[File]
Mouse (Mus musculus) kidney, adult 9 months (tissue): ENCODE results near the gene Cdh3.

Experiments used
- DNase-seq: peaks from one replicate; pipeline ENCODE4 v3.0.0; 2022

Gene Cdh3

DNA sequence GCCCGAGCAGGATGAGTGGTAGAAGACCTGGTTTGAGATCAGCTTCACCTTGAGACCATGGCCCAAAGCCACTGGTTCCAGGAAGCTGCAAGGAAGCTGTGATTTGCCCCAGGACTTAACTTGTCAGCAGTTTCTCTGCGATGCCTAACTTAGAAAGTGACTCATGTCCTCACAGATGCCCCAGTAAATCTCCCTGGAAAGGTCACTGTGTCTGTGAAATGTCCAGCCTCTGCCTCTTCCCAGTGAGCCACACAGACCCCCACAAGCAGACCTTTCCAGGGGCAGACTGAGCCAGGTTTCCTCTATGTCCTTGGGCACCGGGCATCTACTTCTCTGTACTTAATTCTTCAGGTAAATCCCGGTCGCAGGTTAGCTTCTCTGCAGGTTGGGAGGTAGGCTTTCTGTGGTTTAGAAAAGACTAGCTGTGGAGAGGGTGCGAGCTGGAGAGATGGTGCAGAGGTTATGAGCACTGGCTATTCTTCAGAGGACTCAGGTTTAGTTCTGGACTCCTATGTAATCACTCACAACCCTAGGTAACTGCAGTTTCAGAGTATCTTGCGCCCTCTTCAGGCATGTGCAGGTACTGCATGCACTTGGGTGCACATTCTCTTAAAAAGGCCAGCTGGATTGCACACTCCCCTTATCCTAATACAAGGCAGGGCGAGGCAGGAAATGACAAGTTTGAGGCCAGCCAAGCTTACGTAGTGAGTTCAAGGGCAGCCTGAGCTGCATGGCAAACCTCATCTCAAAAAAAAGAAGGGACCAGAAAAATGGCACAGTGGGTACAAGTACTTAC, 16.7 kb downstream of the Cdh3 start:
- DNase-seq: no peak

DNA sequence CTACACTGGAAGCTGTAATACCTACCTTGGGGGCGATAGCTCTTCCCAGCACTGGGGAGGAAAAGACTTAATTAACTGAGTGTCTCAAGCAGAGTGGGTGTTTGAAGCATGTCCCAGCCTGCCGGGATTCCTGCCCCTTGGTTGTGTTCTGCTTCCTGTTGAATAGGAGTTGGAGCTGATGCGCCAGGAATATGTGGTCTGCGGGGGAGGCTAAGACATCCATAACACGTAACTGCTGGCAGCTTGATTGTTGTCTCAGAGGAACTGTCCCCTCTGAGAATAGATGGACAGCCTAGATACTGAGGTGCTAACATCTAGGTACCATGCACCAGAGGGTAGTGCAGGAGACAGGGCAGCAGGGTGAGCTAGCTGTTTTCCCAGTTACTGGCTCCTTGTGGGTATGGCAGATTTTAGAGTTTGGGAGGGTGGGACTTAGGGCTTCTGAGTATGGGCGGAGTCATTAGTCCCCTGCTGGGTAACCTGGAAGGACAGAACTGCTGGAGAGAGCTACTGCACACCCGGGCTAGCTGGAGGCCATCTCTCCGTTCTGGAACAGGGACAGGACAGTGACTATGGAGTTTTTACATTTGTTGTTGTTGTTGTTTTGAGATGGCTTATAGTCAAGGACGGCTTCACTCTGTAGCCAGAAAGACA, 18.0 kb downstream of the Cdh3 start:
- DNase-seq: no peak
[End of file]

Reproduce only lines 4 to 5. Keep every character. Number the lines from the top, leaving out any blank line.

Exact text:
Gene Cdh3

DNA sequence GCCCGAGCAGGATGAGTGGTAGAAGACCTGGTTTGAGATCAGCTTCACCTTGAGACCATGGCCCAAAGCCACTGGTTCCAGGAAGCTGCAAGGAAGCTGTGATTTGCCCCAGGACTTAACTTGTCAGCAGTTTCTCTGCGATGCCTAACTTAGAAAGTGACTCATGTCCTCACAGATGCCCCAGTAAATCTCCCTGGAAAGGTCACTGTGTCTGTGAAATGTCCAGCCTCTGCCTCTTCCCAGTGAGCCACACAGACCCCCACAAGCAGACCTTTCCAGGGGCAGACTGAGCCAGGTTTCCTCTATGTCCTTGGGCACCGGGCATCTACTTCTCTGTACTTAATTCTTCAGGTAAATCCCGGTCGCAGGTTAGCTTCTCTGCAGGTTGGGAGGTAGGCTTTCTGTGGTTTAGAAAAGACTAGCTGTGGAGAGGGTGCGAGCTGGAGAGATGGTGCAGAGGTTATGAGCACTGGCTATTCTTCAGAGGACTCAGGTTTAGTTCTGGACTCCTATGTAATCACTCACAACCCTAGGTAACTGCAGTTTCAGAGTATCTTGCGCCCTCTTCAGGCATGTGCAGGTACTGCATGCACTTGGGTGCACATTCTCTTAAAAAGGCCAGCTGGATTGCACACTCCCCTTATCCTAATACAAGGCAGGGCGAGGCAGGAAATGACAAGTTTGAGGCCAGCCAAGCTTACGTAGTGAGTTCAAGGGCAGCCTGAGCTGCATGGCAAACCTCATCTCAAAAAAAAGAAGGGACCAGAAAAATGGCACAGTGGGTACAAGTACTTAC, 16.7 kb downstream of the Cdh3 start: